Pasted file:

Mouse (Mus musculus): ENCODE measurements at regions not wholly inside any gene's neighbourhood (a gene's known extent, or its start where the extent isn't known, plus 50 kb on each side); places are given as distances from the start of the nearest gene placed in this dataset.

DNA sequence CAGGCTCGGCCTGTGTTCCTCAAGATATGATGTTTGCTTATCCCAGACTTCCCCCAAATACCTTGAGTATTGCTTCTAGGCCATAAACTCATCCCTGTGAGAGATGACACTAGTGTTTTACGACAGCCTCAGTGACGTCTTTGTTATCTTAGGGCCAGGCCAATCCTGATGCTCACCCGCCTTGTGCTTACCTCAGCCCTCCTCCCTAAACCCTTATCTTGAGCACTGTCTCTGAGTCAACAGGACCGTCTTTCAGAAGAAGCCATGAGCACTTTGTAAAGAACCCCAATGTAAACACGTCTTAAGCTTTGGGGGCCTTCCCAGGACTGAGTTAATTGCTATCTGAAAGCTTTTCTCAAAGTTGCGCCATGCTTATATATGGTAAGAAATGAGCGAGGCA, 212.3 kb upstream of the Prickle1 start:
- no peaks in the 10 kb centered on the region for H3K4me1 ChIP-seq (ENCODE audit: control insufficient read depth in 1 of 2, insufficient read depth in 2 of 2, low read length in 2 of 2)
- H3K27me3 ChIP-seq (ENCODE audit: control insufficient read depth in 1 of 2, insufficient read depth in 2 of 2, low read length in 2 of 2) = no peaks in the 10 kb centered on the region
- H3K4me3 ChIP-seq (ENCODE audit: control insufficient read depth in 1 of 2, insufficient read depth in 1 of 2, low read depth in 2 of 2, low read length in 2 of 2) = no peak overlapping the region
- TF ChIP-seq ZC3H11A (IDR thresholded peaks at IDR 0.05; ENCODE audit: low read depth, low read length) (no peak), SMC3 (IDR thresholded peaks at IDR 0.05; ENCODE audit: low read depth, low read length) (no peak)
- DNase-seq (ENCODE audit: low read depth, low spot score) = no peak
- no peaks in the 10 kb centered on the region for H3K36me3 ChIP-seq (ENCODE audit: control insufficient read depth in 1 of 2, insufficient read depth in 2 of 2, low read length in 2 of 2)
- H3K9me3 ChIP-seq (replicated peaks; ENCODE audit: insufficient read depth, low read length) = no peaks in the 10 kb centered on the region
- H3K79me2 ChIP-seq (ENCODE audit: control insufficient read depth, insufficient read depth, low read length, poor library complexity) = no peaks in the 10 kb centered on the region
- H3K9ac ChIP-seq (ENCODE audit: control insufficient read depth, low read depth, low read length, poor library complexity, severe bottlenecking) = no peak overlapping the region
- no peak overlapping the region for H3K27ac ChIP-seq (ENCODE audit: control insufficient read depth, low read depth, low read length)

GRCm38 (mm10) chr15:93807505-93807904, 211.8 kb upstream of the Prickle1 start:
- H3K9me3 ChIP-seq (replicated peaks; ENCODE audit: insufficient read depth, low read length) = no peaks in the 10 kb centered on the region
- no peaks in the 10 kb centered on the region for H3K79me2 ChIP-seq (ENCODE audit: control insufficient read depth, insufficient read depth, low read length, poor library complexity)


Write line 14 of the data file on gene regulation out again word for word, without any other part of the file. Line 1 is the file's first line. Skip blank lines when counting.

- H3K9me3 ChIP-seq (replicated peaks; ENCODE audit: insufficient read depth, low read length) = no peaks in the 10 kb centered on the region